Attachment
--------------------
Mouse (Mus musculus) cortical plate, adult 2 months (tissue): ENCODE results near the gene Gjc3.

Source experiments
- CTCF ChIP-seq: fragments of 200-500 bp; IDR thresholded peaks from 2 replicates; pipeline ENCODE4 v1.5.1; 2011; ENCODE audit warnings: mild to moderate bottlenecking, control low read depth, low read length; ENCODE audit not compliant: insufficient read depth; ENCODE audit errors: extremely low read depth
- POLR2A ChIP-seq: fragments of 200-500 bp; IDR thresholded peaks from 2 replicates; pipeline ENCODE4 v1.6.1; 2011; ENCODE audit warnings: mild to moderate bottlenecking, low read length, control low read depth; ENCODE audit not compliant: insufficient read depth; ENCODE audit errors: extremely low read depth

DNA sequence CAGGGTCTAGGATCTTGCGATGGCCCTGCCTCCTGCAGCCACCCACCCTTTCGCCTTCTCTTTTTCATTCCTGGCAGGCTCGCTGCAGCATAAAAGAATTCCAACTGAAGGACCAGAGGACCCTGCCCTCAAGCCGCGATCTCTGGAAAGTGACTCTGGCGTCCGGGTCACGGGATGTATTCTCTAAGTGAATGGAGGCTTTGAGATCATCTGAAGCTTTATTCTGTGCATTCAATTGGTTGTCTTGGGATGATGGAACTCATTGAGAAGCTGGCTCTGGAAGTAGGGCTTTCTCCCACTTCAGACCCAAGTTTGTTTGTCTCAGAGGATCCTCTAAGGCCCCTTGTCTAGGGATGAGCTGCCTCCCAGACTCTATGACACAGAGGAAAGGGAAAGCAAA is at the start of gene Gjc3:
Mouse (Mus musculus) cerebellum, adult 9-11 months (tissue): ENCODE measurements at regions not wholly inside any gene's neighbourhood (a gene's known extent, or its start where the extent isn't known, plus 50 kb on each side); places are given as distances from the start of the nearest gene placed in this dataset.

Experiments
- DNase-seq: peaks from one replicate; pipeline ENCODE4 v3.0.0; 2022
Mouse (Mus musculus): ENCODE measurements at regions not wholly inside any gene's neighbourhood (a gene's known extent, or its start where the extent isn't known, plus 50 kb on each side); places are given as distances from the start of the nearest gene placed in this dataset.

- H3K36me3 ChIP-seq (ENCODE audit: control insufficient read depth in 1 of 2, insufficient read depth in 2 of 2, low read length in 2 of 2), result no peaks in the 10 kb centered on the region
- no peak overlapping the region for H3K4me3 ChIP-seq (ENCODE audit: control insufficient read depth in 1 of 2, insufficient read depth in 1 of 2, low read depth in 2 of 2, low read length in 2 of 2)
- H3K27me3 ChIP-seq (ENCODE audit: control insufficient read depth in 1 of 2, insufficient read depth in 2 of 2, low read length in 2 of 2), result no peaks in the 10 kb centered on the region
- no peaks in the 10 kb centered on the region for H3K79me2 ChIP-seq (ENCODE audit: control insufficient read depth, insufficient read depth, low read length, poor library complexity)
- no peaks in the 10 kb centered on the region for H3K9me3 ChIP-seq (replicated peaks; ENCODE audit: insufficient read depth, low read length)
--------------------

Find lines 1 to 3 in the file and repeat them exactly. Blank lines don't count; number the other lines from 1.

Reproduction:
Mouse (Mus musculus) cortical plate, adult 2 months (tissue): ENCODE results near the gene Gjc3.

Source experiments
- CTCF ChIP-seq: fragments of 200-500 bp; IDR thresholded peaks from 2 replicates; pipeline ENCODE4 v1.5.1; 2011; ENCODE audit warnings: mild to moderate bottlenecking, control low read depth, low read length; ENCODE audit not compliant: insufficient read depth; ENCODE audit errors: extremely low read depth